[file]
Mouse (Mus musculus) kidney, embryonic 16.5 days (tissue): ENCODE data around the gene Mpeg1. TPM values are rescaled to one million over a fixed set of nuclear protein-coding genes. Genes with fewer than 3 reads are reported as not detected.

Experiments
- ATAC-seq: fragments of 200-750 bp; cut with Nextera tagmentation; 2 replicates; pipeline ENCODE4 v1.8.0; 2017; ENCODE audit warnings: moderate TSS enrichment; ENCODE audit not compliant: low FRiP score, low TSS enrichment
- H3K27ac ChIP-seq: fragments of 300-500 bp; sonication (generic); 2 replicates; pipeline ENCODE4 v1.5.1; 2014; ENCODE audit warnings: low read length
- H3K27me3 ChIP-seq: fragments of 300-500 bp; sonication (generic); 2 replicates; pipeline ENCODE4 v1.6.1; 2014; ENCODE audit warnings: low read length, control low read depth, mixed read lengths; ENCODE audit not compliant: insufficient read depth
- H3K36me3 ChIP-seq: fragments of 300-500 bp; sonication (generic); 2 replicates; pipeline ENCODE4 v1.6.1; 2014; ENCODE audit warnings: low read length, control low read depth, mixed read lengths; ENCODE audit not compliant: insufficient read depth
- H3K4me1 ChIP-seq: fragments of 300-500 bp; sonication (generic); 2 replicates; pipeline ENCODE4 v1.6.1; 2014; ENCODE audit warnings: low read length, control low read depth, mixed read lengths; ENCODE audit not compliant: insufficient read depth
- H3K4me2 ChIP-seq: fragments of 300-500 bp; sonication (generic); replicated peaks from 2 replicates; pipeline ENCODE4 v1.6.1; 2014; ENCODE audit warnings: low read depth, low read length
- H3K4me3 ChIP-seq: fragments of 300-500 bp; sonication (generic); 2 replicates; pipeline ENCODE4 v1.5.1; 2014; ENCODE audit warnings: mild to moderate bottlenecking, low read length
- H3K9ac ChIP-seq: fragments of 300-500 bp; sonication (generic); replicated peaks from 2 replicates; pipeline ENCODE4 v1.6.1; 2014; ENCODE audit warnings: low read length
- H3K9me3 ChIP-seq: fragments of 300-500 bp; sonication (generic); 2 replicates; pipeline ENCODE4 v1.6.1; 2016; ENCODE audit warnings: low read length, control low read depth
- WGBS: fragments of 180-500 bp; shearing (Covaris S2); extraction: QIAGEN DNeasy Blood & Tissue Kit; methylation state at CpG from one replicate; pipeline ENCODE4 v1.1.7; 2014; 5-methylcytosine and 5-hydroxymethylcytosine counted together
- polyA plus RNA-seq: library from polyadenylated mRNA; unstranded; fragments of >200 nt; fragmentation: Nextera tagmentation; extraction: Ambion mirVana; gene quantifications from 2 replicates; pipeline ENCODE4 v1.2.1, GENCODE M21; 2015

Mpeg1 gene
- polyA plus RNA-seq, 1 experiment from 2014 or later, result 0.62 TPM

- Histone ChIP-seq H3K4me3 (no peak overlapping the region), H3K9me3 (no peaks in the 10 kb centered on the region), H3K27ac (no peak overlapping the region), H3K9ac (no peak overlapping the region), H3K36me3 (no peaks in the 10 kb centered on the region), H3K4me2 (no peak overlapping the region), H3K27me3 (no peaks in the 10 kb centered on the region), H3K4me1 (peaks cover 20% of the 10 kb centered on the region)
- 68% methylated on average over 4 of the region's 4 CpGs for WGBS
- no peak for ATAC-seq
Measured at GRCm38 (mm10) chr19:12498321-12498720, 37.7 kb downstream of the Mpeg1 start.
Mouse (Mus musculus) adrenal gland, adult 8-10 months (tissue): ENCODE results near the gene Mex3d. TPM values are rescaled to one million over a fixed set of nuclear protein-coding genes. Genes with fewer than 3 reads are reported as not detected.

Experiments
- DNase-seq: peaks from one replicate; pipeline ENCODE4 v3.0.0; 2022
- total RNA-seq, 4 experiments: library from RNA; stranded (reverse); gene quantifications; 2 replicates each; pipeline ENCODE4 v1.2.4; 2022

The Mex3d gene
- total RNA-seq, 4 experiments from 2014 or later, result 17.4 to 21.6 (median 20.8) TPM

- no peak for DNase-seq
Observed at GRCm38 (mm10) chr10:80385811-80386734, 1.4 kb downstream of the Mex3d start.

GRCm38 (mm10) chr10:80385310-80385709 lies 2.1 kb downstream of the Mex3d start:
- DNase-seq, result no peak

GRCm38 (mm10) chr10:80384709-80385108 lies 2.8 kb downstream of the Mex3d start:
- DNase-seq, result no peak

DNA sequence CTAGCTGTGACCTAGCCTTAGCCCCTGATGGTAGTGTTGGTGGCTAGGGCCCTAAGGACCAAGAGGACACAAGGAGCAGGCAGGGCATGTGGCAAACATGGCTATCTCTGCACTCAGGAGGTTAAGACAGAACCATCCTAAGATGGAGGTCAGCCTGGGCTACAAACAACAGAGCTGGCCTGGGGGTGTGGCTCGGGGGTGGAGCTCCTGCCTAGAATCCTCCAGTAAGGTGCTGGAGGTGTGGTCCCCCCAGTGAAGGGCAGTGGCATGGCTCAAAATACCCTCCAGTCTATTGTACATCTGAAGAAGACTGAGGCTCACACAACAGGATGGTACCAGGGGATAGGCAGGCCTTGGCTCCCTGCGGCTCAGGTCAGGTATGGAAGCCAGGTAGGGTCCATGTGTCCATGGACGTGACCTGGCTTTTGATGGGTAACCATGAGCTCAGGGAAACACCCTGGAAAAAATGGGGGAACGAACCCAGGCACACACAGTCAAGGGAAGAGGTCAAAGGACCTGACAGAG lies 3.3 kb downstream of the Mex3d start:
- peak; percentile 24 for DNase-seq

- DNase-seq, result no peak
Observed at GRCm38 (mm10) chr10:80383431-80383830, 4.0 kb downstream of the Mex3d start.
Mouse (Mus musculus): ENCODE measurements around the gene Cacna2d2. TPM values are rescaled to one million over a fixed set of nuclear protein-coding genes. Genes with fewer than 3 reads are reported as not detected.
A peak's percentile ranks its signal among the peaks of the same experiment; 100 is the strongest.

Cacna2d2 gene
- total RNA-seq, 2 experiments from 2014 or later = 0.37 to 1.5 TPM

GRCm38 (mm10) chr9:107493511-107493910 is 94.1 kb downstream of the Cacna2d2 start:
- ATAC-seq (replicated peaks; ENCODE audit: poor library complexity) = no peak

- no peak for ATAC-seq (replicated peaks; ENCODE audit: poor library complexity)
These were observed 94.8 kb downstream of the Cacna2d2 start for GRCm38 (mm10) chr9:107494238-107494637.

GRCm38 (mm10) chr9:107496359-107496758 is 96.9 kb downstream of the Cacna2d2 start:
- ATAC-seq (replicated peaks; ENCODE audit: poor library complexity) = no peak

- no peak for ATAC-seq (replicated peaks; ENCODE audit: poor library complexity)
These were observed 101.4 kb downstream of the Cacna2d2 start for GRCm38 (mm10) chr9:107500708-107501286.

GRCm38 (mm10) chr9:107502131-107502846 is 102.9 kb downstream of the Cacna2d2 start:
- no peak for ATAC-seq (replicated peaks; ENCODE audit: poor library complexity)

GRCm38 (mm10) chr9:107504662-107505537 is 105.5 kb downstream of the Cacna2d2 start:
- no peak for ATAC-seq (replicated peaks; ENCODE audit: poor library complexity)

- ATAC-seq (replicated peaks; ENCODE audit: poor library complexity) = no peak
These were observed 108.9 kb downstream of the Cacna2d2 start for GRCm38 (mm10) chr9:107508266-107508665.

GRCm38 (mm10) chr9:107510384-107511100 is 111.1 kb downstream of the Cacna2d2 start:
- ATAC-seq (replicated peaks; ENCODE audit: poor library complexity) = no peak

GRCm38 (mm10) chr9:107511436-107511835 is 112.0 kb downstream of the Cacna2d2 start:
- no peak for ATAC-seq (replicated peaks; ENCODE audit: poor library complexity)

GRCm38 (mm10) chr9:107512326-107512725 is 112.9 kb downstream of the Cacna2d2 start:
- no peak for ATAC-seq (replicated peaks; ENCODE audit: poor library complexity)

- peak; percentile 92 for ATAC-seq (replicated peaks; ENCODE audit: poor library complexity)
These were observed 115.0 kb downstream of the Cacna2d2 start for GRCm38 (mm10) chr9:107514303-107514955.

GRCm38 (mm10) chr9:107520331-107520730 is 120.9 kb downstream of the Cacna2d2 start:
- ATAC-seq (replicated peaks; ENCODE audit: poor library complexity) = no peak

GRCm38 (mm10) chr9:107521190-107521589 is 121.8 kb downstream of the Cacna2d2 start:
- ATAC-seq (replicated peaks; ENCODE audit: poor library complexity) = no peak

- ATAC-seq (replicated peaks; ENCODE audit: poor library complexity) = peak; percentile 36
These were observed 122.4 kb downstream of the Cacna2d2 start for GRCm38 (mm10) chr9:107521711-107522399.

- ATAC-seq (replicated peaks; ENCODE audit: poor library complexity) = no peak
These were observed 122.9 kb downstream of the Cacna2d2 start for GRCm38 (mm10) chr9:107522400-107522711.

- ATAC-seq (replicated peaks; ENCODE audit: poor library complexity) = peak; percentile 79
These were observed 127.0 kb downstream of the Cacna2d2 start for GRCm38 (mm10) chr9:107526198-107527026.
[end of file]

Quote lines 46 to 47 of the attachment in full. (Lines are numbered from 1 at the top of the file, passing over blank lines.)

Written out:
- no peak for ATAC-seq (replicated peaks; ENCODE audit: poor library complexity)
These were observed 101.4 kb downstream of the Cacna2d2 start for GRCm38 (mm10) chr9:107500708-107501286.